ciné
 


DIRECTOR:
Rob Reiner

DISTRIBUTOR:
20th Century Fox

CAST:
Cary Elwes
Robin Wright
Mandy Pitinkin
Chris Sarandon
Christopher Guest
Andre the Giant
Billy Crystal
Peter Falk
Fred Savage
Mel Smith

THE PRINCESS BRIDE: USA 1987, Digital, Color, English, PG, 98 min

SHOWTIMES AND TICKETS



From celebrated director Rob Reiner and Oscar-winning screenwriter William Goldman comes an enchanting fantasy filled with adventure, romance and plenty of good-hearted fun! Featuring a spectacular cast that includes Robin Wright, Cary Elwes, Mandy Patinkin and Billy Crystal, this wonderful fairy tale about a Princess named Buttercup and her beloved is a real dream of a movie.

When Gramps brings in one of those boooring storybooks to his sick grandson, the kid groans. Ensconced in a room of nonverbal gimmickry -- computer games, TV and so on -- the last thing he needs is some kissy Once-Upon-a-Timer.

Except this story gets the kid (Fred Savage) interested -- thanks to the movies, ironically enough, and screenwriter William Goldman, who adapted this witty script from his book. Add director Rob Reiner's ability to coax great performances from his actors (as before in "This is Spinal Tap" and "Stand By Me"), and you have a percolating comedy. The laughs may not tear your belly up, but they're constant and they dovetail with the story. Aiming modestly, THE PRINCESS BRIDE achieves much more than most film comedies.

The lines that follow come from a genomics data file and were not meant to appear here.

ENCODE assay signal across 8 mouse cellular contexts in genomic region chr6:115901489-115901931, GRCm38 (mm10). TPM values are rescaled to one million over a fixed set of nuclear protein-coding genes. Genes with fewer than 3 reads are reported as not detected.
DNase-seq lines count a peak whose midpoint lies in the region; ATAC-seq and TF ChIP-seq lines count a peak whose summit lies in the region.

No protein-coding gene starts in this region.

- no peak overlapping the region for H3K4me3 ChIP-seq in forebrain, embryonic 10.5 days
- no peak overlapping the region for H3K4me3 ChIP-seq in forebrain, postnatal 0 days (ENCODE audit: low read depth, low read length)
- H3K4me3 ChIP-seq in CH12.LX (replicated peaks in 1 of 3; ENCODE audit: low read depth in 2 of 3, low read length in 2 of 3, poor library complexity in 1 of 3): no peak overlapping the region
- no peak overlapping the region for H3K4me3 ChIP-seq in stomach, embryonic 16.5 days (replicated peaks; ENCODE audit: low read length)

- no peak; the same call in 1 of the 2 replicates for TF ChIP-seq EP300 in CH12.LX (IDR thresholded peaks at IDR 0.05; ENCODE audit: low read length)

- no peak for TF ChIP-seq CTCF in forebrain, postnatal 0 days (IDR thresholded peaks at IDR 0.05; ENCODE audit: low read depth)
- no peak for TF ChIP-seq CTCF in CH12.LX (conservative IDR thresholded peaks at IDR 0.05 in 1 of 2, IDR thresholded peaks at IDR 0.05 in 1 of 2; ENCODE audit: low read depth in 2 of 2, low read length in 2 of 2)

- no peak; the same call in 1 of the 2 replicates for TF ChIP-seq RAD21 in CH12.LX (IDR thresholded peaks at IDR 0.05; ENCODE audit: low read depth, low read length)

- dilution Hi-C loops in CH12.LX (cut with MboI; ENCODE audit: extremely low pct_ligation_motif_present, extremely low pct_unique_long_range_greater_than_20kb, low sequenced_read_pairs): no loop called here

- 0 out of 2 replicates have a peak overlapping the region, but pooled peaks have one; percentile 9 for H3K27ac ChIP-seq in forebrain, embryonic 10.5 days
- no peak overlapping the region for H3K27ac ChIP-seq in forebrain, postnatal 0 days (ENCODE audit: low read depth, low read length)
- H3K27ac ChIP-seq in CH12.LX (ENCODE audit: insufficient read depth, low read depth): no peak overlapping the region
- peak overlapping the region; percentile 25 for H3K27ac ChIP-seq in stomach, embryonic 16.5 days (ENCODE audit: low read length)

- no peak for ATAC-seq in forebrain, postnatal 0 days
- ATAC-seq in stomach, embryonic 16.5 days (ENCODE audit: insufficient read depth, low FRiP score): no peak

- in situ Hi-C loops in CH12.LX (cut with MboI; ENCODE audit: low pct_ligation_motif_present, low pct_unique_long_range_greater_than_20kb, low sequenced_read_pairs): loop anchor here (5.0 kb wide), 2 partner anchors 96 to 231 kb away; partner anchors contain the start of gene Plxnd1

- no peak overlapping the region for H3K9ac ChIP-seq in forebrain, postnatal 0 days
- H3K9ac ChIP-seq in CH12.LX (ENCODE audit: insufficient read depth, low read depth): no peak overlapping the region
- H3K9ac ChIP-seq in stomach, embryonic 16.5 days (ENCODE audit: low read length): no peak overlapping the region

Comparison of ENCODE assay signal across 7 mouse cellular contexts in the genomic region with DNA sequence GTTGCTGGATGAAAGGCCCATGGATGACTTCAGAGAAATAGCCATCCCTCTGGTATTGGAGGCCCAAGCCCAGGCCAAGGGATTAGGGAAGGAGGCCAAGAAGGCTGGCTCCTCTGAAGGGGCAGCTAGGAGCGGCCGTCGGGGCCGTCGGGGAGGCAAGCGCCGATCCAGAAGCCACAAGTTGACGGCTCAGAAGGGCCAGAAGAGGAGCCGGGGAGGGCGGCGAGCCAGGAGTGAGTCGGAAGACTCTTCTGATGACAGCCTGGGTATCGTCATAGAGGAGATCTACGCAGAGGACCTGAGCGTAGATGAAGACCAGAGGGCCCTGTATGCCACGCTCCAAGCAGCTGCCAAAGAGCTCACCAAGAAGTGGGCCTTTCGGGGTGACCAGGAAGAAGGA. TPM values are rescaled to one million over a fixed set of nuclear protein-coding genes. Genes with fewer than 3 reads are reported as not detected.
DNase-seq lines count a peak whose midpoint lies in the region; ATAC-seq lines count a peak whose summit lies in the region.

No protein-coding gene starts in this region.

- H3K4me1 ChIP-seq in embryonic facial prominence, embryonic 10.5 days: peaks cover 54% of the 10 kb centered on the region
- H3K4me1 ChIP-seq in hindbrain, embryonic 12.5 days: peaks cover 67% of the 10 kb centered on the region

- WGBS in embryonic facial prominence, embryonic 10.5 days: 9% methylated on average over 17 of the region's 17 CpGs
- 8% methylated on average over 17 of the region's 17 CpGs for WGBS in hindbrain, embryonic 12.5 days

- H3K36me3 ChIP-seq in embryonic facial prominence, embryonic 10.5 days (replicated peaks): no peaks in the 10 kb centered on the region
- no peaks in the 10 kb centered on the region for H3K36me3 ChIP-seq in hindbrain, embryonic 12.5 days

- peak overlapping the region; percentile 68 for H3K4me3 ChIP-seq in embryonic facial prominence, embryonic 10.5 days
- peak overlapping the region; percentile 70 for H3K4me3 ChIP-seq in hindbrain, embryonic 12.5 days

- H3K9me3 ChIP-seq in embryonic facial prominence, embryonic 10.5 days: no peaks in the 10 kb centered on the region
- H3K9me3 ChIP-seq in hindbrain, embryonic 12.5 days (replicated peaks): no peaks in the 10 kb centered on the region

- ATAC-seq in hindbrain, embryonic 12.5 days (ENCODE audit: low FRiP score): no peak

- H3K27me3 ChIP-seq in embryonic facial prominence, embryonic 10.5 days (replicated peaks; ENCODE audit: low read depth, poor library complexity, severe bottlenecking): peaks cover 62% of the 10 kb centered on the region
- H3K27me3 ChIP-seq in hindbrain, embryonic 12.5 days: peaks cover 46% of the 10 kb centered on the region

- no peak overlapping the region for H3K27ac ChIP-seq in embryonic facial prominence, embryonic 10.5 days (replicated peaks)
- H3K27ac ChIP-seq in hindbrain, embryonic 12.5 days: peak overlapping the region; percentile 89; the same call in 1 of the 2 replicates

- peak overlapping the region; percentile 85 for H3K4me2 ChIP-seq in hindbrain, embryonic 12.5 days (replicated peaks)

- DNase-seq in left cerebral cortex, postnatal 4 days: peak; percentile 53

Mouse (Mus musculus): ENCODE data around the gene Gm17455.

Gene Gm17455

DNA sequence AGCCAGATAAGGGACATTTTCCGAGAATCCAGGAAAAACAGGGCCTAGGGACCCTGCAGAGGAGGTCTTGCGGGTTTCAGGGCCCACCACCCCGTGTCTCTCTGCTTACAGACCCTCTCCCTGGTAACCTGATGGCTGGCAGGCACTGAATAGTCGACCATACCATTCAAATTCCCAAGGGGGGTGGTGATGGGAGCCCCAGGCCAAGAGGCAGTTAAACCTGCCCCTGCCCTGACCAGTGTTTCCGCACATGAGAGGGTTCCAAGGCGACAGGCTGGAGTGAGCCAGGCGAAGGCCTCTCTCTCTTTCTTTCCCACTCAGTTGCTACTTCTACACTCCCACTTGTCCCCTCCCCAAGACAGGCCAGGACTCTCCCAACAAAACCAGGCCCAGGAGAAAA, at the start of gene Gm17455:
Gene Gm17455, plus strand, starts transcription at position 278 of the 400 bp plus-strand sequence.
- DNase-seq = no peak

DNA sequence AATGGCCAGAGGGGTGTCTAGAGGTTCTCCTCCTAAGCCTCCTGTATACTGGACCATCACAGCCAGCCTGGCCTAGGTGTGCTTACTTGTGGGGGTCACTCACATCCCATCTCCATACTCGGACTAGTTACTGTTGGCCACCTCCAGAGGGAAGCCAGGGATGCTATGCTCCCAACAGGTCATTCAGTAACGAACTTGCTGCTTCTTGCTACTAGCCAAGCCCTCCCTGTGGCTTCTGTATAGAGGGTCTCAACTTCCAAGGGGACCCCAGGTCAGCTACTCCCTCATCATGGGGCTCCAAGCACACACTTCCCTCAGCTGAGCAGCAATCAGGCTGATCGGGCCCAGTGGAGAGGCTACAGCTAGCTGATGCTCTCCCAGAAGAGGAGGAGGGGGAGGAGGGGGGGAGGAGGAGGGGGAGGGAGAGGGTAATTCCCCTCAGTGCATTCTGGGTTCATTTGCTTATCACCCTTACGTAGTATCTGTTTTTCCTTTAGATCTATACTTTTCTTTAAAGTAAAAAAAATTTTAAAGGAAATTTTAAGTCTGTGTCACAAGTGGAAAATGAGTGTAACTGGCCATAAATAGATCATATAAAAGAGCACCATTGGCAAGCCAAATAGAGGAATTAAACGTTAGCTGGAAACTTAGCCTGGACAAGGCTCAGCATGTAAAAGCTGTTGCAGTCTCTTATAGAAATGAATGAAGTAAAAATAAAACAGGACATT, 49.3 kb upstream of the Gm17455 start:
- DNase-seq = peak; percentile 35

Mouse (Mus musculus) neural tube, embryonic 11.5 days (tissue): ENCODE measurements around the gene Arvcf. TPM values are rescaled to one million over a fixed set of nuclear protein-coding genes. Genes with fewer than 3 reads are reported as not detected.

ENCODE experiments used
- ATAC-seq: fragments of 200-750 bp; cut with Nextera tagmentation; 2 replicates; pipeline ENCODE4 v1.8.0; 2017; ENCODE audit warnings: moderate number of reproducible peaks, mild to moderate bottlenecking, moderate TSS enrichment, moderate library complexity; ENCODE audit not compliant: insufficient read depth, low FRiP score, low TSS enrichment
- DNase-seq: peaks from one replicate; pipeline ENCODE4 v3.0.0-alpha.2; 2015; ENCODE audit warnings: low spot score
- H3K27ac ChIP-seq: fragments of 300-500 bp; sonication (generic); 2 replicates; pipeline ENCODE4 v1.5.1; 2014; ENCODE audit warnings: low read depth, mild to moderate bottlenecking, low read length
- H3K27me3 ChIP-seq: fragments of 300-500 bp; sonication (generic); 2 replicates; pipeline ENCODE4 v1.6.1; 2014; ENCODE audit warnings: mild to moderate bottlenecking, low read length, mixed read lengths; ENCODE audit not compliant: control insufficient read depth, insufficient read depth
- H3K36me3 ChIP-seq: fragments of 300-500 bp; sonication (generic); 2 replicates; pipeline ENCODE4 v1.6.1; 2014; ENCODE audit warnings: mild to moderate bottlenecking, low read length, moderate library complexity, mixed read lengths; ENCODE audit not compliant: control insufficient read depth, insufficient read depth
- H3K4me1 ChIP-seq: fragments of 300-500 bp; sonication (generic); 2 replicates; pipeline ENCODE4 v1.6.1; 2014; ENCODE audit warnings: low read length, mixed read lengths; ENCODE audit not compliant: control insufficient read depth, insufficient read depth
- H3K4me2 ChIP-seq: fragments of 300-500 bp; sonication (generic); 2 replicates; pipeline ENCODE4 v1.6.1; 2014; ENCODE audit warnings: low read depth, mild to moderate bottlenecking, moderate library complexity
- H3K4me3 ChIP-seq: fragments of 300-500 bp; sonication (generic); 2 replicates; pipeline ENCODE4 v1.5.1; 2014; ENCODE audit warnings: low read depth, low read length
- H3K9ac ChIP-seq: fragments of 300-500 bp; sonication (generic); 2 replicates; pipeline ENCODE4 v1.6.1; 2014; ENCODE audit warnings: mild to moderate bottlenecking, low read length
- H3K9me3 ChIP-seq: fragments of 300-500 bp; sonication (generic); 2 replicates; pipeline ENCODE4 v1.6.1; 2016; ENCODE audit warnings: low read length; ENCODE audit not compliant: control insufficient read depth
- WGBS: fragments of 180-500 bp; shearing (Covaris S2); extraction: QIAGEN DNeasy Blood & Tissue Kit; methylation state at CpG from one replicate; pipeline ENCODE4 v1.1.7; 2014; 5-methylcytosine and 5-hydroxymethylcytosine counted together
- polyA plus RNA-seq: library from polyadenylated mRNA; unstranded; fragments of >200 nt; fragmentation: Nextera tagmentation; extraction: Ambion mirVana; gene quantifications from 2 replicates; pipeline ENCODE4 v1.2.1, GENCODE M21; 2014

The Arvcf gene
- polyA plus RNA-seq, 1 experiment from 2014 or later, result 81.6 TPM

Goldman's tale is of young, blond (natch) lovers Westley (Cary Elwes) and Buttercup (Robin Wright), who must go through a fantasy fandango (a fiery swamp full of oversized rodents, The Pit of Despair and so on) to get back together. That is, if they do get back together.

THE PRINCESS BRIDE stands as the only self-acknowledging movie in existence that not only doesn’t collapse under its own glib weight, but in fact ends up being excellent; the deftness with which it balances earnestness and knowing winks really is some sort of miracle. Still, the brilliance of the movie is not that it discretely ‘works on two levels’ of childhood wonderment vs. adult post-satire, but that it works so well on a continuum spanning the two: I can remember when I sat wide-eyed at its adventure at a kid, but even then I got the impression it was pulling my leg, and here years later I guffaw at Billy Crystal, but... honestly... it’s still pretty fun to treat the movie seriously.